I know I’m a little late to the game, but I recently became obsessed with making my own herbal remedies. It’s not that I didn’t believe they would work or that I poo-poo anything other than Western medicine. It’s just that I never really had the time to figure it out.
Then I received a medicinal herb garden kit for Christmas—a sign from the universe if you ask me—and I took the hint. While I also like to make teas, syrups, and salves, I find that tinctures give the most bang for my herbal buck. They’re incredibly easy to make, easy to take, and highly concentrated, so a little goes a long way.
Here’s how to make them, when to use them, and some simple recipes to get you started with the process.
What is a tincture?
Don’t let the word “tincture” intimidate you. A tincture is just a concentrated herbal extract made with alcohol, which can be taken straight or diluted in tea or water. In short, it’s another way of extracting the active components from an herb, except you’re using alcohol instead of water, vinegar, or glycerin as the solvent.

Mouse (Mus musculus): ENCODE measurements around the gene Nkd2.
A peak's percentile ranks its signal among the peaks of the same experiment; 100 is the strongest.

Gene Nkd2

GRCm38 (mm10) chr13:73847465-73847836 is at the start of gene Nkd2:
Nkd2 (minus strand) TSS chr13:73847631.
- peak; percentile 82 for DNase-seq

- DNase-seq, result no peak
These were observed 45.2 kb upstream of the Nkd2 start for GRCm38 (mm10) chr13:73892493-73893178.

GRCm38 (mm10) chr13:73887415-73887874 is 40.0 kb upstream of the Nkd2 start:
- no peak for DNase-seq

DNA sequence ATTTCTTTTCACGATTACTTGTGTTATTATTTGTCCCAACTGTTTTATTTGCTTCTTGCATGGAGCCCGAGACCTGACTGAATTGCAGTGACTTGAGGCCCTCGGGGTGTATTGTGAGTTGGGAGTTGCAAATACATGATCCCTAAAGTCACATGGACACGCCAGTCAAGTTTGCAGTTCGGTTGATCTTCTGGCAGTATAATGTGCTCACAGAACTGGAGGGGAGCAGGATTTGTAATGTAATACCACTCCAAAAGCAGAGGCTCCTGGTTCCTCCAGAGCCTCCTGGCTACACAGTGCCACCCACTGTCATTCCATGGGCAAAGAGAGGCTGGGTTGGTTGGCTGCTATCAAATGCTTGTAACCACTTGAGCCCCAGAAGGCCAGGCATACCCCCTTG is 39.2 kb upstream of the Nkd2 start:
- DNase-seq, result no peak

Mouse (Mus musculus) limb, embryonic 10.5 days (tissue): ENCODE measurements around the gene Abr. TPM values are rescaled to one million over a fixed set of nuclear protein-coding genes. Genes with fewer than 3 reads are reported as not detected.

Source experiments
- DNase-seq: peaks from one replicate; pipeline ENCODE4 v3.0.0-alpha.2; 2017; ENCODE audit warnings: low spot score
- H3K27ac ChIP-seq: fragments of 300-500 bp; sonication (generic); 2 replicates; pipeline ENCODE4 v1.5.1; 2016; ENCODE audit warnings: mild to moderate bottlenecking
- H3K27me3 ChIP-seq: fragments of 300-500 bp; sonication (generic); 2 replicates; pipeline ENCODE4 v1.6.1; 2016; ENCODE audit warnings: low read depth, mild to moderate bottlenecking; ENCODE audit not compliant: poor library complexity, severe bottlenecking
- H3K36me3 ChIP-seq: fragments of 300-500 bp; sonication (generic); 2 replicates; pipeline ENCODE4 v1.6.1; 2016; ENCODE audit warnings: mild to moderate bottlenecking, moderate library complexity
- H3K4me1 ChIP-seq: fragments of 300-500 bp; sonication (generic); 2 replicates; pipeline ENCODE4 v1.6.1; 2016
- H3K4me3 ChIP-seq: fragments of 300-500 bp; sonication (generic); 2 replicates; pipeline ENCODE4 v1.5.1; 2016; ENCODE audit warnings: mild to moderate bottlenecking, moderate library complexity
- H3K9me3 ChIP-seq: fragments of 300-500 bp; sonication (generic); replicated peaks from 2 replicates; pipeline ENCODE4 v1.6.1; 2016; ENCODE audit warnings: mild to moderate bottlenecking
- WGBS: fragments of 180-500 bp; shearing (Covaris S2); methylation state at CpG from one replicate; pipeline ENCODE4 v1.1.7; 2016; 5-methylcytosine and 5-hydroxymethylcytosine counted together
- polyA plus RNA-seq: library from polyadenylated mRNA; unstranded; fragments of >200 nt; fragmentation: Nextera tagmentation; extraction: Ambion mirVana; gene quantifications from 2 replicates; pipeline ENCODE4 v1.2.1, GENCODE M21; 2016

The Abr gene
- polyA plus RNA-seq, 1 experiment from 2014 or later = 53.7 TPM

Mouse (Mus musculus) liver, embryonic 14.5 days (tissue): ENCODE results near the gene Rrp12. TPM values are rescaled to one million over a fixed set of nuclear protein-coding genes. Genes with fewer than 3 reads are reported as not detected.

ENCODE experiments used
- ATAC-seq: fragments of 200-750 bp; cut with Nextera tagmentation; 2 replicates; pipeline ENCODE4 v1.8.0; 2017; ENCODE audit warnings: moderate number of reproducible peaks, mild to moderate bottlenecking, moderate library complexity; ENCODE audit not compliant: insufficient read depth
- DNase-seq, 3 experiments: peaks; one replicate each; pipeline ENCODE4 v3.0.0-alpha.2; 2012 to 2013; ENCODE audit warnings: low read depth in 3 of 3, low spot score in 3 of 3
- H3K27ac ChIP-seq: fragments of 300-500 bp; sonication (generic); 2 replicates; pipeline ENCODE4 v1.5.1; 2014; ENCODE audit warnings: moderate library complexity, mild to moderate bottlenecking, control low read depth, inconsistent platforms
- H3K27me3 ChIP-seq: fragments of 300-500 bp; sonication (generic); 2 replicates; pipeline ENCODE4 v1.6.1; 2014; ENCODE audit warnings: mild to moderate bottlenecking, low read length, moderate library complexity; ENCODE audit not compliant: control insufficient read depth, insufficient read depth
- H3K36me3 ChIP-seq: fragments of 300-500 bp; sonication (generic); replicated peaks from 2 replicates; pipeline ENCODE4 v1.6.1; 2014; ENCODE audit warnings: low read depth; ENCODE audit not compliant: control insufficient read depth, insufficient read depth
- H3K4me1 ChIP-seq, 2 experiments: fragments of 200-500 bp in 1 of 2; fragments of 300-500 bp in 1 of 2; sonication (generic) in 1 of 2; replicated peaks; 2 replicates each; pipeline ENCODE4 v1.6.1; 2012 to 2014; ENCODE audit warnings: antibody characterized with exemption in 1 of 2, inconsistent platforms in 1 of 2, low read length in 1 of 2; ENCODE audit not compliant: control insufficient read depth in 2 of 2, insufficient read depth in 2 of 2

As opposed to herbal teas or capsules, tinctures are easy to use, portable, and more potent than other herbal remedies. Whereas you might need to prepare 4 or 5 cups of tea to get the benefits of an herb, you may only need a dropper or two of a tincture. Plus, thanks to the alcohol, tinctures have a long shelf life and can often last up to 5 years or more.
When to use tinctures